I Dreamed of Africa

Based on a true story, I Dreamed of Africa features Kim Basinger as Kuki Gallman, a privileged single mother who uproots her placid life in Italy to follow her true love Paulo (Vincent Perez) to the wilderness of Africa. The move not only awakens Kuki's spirit, but forces her to face her worst fears. Kuki triumphs by accepting the distinct rhythm of life in Africa, learning that despite what tragedies may fall, "what we love, we can never lose".

  • Starring: Kim Basinger, Vincent Perez and Eva Marie Saint
  • Director(s): Hugh Hudson
  • Producer(s): Jaffilms
  • Screenwriter(s): Paula Milne
  • Distributor: Columbia Pictures
  • Animal Coordinator: Luke Cornell
  • Release Date: Friday, May 05, 2000
  • Rating: Questionable

Featured Animal Action

The film is infused with images of African wildlife. Flocks of birds soar over expanses of water; a herd of elephants crosses a muddy river while camels trot along in another shot; wildebeests graze in the countryside; and giraffes run free in an open field. In all of these shots, no humans are present, allowing the animals to appear undisturbed in their natural habitat. Most of the featured animals, however, are actually trained circus actors from South Africa. These animal performers usually feel comfortable in the presence of humans, and rather than feeling invaded, actually enjoy having an audience.

Throughout the movie, several German Shepherds appear in almost as many scenes as the human stars. Whether they're playing soccer in the courtyard or protectively barking at beasts in the night, the dogs are integral members of the family. Their warm and loving presence makes one particular scene extremely difficult to watch. In this scene, one of the dogs is severely wounded while fighting off a growling lion. The humans finally scare off the lion with noise and glaring light, but it is too late. The gashed and bloody dog is carried inside, where the mourning family holds a vigil for the suffering animal. A moment later, the sound of a gunshot signifies the dog's end. In order for the dog to appear more realistically wounded, AHA received unconfirmed reports stating that the dog was actually sedated for the scene, even though he was reportedly trained to perform the scene naturally. Although the dog in question, named Flash, was apparently back to normal in under ten minutes, drugging an animal for the purpose of a film is strictly against AHA guidelines.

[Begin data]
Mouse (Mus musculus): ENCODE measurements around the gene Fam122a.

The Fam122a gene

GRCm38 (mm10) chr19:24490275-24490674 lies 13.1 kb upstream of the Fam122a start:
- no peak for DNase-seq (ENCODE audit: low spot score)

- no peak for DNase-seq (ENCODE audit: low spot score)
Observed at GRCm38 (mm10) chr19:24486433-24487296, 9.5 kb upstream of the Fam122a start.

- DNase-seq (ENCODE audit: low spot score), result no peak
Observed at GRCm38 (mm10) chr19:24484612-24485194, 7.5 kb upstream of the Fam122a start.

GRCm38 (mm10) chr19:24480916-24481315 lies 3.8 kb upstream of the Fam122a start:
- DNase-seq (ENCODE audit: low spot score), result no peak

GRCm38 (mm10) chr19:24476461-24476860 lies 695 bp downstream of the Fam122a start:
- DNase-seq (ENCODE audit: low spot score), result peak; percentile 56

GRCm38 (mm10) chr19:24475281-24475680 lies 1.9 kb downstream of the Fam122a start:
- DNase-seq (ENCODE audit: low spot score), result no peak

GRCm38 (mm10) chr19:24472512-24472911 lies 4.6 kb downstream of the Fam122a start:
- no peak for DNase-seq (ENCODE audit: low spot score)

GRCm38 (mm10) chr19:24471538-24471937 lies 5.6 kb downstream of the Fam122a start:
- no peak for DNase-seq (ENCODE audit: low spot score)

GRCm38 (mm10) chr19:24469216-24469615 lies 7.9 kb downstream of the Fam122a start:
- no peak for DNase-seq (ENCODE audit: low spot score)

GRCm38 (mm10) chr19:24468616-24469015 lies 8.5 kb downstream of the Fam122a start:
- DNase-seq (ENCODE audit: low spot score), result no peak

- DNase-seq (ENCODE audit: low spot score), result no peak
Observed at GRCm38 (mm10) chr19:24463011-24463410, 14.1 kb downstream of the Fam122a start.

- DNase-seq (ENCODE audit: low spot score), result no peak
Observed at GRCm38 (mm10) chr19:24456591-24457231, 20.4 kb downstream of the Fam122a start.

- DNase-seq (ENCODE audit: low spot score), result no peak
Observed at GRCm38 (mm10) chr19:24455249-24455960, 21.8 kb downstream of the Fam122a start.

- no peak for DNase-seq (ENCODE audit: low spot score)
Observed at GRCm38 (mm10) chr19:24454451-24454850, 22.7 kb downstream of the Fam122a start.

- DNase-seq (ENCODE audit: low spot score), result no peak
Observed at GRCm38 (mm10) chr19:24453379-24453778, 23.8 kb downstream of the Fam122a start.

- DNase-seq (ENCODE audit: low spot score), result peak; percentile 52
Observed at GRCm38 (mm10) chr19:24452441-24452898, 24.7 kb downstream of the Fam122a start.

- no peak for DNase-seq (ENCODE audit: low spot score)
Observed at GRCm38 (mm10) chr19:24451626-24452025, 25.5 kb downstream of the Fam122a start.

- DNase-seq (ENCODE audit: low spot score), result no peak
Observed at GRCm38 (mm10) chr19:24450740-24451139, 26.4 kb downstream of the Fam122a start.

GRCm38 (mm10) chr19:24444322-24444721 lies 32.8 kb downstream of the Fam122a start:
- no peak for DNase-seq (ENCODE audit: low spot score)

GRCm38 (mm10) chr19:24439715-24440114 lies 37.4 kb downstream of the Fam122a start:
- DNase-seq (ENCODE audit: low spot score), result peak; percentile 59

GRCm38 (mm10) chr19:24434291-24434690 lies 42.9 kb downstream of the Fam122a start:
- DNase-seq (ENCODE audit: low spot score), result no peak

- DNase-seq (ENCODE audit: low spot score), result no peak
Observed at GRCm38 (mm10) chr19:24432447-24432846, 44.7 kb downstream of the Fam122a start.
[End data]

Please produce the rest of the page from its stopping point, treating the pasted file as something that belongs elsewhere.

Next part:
Thematically, the movie actually promotes animal advocacy when Kuki, enraged over the recent poaching of elephants in her area, decides to fight the poachers themselves. Unfortunately, a few uncomfortable scenes depict the aftermath of the poaching on elephants and a rhinoceros. Although no animals were killed for these scenes, the realistic-looking doubles are shown lying gouged open and bloody. Kuki's advocacy is also ignited by the recent cases of disease among her cattle. Another fake animal was used as a victim of the epidemic: a dead, frothing cow lying on the grass.

Snakes also make an important appearance in the film. Kuki's son has a special interest in them, and he is later shown draining the venom from their fangs by forcing them to bite down onto a taut filter stretched over the top of a container. These scenes seem to be shot in cuts, so the boy's hand is never actually seen in the same shot as his face. This means that if the snake was actually milked, it was probably done by a trainer who knew how to handle the animals properly. However, snake milking is against AHA guidelines when performed solely for the purpose of filming.

Despite the often disturbing images in I Dreamed of Africa, the pervasive presence of animals adds realism and warmth to the film as a whole. Unfortunately, the unconfirmed reports on how certain animal action was achieved necessitate the movie's Questionable rating from the AHA.